• But I would argue for assigning these essays by Thapar at the end of a class, or a section on this material, not at the beginning.  The essays expect a lot of historiographical sophistication--sometimes problematic for the beginning student. Much of the intriguing points she makes would NOT be lost on the student who is a little more familiar with issues of representing India, etc.  [Laurie Patton]

  • Thappar, B.K. "Kalibangan: A Harappan Metropolis beyond the Indus Valley"  in Expedition,17.2 (1975) 19-33.

  • I was unable to recognize the fire altars that he depicted.  I tried without success to obtain further photos from him, and to my knowledge he has not published any more on the subject. What he did publish did not resemble (at least not very easily) any Vedic fire altars that could be recognized from the 'Srautasuutras. Nevertheless, it is possible, if not likely, that he is correct. [Fred Smith]

  • On horse controversy (from larger discussion), E. Bryant: I mentioned  previously that, due to the politicization of this whole issue. . .  a  Hungarian horse bone specialist was called in to examine the specimens in  Surkotada.  He confirmed that they were equus caballus Linn.  I would have  to add, now, that a prominent archaeologist (who asked to remain unnamed on  the list) informed me yesterday that this identifi-cation has been rejected  by Meadows.  I'll have to hunt down the article.  Of course, one would have  to allow the Hungarian specialist, Sandor Bokonyi, to defend his  identification, but I had not been aware of any controversy on these  particular findings, at least, which there now evidently is.

Additions to "Aryan Controversy" Bibliography

Submitted by Asko Parpola, 21 Nov 1996

[The following bibliography was submitted by Prof. Parpola, who reviewed the RISA-L discussion and bibliography on the Aryan migration controversy  and reported that many of the references to his publications "are at best marginal as far as this topic is concerned, while many of the most important publications in this field are missing."   L. Nelson]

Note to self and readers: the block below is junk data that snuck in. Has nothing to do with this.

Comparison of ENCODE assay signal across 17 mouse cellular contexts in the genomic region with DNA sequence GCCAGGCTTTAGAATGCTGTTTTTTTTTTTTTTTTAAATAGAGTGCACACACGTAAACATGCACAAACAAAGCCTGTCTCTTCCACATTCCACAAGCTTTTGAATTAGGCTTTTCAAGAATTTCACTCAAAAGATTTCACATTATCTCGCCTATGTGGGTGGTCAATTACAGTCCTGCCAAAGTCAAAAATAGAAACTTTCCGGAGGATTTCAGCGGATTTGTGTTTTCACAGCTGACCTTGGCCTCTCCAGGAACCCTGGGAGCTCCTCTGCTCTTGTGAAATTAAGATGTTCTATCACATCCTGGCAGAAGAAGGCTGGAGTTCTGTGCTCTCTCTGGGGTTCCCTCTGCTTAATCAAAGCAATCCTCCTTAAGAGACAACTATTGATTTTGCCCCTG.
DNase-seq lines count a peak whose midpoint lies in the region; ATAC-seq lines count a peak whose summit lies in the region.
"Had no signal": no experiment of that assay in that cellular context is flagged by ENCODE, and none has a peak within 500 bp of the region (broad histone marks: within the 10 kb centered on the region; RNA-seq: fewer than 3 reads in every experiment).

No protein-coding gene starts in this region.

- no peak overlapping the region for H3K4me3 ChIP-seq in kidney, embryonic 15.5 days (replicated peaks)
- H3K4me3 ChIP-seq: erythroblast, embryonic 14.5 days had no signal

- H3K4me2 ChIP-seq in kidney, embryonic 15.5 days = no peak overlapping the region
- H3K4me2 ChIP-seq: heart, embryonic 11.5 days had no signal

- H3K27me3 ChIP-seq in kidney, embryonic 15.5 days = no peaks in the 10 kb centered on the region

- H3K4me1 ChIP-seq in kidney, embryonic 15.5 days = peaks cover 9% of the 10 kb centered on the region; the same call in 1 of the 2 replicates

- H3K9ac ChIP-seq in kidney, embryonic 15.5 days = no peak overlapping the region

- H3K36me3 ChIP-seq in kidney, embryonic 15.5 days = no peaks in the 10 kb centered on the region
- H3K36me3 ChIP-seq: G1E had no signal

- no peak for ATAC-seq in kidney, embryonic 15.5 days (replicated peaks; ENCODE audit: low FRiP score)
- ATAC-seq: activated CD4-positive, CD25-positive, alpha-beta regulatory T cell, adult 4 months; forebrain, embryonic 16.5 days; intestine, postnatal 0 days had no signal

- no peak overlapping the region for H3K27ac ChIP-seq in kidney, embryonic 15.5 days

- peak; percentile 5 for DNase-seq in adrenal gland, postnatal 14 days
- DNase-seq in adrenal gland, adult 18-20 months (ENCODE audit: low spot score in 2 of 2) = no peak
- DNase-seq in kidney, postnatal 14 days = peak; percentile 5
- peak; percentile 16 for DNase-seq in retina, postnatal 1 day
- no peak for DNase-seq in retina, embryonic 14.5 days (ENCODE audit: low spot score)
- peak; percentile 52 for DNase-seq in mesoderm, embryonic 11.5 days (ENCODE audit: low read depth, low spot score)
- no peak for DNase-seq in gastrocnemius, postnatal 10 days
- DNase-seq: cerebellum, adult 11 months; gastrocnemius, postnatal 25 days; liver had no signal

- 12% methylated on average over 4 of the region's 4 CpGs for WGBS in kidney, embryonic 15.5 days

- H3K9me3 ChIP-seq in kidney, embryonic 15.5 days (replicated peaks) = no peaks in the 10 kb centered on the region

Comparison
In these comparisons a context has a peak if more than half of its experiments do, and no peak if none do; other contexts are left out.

• Parpola, Asko, 1988. The coming of the Aryans to Iran and India and the cultural and ethnic identity of the D�sas. Studia Orientalia 64: 195-302. Helsinki. (This paper was reprinted, without my permission and in fact against my express wish to the contrary, in the International Journal of Dravidian Linguistics, without mentioning the original place of publication and with unindicated deletions.)

  • This paper is nowpartially antiquated, as my views have been evolving with new evidence and continued deliberation. Successive revisions which however do not repeat much material of the above article that I still subscribe to are:

  • Parpola, Asko, 1993. Margiana and the Aryan problem. Information Bulletin of the International Association for the Study of the Cultures of Central Asia 19: 41-62. Moscow.

  • Parpola, Asko, 1994. Deciphering the Indus Script. Cambridge and New York: Cambridge University Press. Pp. 142-159 = chapters 8.4 The coming of the Aryans, and 8.5 The horse argument.

  • Parpola, Asko, 1995. The problem of the Aryans and the Soma: The archaeological evidence. Pp. 353-381 in: George Erdosy (ed.), The Indo-Aryans of ancient South Asia: Language, material culture and ethnicity, (Indian Philology and South Asian Studies, 1), Berlin and New York: Walter de Gruyter.

  • Parpola, Asko, in press. Formation of the Aryan branch of Indo-European. In: Roger Blench and Matthew Spriggs (eds.), Language and Archaeology, vol. 3: Combining archaeological and linguistic aspects of the past. London: Routledge. (Paper read at World Archaeological Congress 3, New Delhi, 4-11 December 1994.)

  • Parpola, Asko, in press. The Aryan languages and archaeology, with an excursus on Botaj. In: Bridget and Raymond Allchin (eds.), South Asian Archaeology 1995. New Delhi: Oxford and IBH Publishing Company. (Paper read at the conference on South Asian Archaeology held at the University of Cambridge, England, in July 1995.)

  • Parpola, Asko, in press. (I do not have the exact title at hand.) To appear in: The Journal of Indo-European studies. (Paper read at the symposium on Bronze and Iron Age peoples of eastern Central Asia organized by Victor H. Mair, University of Pennsylvania, 19-21 April 1996.)

Comments
  • Recommend Us